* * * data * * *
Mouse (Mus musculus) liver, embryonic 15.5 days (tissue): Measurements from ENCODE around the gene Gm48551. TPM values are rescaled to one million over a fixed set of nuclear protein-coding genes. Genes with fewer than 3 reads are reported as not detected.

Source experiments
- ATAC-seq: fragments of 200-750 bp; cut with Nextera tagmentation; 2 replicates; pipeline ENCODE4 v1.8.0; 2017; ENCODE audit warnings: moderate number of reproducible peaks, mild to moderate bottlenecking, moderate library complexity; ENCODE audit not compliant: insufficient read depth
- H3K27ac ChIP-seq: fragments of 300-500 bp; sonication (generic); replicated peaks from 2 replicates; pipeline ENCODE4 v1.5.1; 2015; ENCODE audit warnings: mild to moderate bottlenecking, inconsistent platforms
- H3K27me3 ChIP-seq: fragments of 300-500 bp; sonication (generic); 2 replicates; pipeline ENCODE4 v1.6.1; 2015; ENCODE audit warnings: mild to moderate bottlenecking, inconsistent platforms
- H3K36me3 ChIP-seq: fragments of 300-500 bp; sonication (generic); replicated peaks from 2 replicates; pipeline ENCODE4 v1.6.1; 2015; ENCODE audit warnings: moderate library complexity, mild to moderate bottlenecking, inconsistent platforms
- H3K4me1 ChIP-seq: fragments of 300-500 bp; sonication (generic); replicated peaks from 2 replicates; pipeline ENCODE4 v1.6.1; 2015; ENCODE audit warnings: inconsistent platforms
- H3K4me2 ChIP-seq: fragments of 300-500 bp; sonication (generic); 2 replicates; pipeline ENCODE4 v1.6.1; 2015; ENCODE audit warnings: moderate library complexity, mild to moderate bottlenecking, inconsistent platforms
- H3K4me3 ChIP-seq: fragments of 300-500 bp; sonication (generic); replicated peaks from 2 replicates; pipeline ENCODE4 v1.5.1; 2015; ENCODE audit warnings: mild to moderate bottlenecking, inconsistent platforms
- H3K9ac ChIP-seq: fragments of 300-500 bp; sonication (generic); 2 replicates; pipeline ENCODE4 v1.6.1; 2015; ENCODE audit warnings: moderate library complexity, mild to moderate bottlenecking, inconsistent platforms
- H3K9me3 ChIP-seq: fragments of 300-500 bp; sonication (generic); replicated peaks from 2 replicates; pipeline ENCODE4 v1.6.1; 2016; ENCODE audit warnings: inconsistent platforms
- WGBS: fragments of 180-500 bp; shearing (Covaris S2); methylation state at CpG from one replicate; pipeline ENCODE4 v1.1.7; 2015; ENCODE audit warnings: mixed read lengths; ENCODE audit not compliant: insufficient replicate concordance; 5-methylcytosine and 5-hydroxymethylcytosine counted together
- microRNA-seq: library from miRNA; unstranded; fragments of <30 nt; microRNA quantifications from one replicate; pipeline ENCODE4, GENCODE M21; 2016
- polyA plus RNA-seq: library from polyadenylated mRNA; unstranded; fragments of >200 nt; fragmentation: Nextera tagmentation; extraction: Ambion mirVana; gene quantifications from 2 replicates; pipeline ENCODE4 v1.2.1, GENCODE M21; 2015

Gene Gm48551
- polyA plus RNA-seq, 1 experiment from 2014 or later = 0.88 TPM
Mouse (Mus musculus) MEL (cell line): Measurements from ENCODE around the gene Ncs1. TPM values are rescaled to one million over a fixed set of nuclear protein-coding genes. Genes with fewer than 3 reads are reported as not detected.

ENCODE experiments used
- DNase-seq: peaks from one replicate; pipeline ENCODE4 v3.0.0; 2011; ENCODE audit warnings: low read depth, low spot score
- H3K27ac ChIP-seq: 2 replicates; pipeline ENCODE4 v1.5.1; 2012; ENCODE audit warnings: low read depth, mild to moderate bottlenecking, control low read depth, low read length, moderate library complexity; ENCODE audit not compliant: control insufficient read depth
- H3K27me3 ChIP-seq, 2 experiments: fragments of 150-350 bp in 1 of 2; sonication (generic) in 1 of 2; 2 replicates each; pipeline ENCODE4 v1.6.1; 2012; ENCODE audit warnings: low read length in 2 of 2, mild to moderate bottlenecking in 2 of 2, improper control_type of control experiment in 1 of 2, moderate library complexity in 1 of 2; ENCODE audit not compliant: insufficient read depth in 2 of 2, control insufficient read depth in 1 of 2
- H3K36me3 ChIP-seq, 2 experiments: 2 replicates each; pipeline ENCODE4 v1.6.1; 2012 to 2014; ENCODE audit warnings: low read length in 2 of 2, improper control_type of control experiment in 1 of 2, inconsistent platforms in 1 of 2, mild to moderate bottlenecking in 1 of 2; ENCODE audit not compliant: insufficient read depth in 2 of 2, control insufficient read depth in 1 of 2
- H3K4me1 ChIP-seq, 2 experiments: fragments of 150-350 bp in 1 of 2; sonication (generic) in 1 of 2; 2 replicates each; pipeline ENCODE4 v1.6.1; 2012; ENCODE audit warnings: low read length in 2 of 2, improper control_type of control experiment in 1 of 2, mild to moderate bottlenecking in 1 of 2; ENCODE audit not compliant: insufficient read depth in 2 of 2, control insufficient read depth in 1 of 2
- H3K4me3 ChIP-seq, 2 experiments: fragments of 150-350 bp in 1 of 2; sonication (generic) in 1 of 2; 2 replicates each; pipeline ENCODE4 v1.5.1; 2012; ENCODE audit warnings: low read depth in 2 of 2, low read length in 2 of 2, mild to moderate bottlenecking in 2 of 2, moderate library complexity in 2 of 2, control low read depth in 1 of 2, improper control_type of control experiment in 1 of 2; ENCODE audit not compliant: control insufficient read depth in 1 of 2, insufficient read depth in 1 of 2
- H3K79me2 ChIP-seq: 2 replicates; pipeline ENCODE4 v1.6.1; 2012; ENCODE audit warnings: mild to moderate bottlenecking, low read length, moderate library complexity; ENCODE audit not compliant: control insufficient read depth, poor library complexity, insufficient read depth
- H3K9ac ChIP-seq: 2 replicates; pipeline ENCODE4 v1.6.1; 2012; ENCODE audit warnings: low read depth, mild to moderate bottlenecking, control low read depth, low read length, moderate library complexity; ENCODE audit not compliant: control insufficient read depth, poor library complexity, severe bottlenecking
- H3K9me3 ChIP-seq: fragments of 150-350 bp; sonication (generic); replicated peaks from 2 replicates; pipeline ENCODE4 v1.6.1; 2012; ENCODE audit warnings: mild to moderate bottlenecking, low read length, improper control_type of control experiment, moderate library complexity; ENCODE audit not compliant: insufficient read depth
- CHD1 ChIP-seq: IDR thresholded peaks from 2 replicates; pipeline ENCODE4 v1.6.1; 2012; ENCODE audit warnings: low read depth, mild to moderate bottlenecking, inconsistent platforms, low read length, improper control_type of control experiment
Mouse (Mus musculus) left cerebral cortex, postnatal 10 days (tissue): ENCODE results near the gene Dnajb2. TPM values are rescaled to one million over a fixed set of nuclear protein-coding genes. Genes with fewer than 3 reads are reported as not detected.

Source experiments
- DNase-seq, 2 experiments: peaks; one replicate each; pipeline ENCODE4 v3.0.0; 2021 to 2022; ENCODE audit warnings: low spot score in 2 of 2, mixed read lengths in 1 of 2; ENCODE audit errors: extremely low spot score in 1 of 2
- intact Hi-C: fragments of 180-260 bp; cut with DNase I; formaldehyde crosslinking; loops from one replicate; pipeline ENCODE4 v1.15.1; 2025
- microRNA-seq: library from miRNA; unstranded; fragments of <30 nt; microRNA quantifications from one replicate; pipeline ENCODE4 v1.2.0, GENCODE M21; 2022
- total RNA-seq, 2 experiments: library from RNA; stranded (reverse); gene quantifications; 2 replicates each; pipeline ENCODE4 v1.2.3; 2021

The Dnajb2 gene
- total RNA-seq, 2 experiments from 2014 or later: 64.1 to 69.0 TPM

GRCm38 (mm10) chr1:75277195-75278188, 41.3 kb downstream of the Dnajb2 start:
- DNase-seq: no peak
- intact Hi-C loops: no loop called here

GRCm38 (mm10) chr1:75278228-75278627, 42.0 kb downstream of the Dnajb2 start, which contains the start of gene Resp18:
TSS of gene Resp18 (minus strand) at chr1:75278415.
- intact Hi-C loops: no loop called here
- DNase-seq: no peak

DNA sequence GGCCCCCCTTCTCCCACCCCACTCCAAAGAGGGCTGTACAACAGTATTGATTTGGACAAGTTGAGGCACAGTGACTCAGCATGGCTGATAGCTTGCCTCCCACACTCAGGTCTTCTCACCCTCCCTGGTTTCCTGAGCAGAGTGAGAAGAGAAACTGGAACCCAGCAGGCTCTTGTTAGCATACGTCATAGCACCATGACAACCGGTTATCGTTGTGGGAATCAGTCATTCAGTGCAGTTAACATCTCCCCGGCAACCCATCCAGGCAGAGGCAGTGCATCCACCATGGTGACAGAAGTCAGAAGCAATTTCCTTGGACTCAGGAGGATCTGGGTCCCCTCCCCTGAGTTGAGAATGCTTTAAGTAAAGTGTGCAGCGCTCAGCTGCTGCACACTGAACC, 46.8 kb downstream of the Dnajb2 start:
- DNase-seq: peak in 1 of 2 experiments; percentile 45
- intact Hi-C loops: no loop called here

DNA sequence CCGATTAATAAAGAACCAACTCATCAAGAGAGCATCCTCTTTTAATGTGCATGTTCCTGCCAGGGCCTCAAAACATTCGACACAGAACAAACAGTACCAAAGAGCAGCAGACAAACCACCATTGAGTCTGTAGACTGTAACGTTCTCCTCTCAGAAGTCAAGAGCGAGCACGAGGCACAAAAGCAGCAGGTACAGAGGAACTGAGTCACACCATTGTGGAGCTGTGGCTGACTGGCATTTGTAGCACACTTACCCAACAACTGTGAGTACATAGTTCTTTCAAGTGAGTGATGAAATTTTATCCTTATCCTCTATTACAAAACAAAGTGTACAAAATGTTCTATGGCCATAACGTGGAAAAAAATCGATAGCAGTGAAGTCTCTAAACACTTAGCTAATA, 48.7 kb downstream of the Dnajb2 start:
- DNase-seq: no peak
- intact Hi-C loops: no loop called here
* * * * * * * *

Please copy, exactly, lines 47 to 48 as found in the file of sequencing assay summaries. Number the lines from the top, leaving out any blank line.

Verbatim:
DNA sequence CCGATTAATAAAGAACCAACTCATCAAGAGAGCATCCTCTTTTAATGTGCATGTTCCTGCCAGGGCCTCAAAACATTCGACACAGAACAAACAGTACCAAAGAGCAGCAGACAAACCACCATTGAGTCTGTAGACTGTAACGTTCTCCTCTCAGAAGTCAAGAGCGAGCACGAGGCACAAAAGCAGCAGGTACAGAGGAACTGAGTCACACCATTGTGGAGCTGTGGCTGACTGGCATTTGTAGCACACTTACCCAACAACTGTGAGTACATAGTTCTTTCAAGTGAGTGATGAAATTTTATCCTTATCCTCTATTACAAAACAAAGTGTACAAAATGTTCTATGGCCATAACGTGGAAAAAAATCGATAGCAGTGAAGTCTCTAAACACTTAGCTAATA, 48.7 kb downstream of the Dnajb2 start:
- DNase-seq: no peak